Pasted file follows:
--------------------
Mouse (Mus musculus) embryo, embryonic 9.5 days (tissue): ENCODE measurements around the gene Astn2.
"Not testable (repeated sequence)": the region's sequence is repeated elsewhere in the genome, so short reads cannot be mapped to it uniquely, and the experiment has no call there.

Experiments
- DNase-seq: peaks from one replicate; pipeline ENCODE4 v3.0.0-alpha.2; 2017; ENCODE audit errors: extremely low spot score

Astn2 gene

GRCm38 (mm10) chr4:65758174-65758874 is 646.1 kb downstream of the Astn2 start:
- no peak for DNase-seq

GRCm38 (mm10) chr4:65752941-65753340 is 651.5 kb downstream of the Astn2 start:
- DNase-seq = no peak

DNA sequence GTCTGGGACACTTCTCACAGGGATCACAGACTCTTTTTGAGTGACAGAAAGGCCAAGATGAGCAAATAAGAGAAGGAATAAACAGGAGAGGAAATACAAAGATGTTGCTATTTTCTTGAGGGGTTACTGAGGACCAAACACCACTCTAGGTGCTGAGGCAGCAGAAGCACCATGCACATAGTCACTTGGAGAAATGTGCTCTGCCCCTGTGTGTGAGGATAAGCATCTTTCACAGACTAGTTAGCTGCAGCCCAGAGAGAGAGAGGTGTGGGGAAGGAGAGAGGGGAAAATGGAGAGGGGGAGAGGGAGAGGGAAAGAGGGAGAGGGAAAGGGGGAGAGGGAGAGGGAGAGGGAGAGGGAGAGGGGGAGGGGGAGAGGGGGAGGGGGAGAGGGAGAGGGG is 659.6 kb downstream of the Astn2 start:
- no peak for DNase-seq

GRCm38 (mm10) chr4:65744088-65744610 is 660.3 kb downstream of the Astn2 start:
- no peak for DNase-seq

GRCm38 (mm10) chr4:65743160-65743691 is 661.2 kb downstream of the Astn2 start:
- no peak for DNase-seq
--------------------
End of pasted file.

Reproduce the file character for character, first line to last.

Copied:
Mouse (Mus musculus) embryo, embryonic 9.5 days (tissue): ENCODE measurements around the gene Astn2.
"Not testable (repeated sequence)": the region's sequence is repeated elsewhere in the genome, so short reads cannot be mapped to it uniquely, and the experiment has no call there.

Experiments
- DNase-seq: peaks from one replicate; pipeline ENCODE4 v3.0.0-alpha.2; 2017; ENCODE audit errors: extremely low spot score

Astn2 gene

GRCm38 (mm10) chr4:65758174-65758874 is 646.1 kb downstream of the Astn2 start:
- no peak for DNase-seq

GRCm38 (mm10) chr4:65752941-65753340 is 651.5 kb downstream of the Astn2 start:
- DNase-seq = no peak

DNA sequence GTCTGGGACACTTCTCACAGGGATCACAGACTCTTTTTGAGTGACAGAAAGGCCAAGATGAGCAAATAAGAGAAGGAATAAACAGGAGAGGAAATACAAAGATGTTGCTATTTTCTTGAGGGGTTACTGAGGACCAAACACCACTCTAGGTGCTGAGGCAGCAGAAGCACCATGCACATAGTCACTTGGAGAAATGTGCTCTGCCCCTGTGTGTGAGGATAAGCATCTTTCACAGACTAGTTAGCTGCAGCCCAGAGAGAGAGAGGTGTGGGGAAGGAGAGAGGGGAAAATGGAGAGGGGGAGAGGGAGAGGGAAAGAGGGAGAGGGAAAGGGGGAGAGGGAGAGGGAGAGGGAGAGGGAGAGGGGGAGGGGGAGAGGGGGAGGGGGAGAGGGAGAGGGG is 659.6 kb downstream of the Astn2 start:
- no peak for DNase-seq

GRCm38 (mm10) chr4:65744088-65744610 is 660.3 kb downstream of the Astn2 start:
- no peak for DNase-seq

GRCm38 (mm10) chr4:65743160-65743691 is 661.2 kb downstream of the Astn2 start:
- no peak for DNase-seq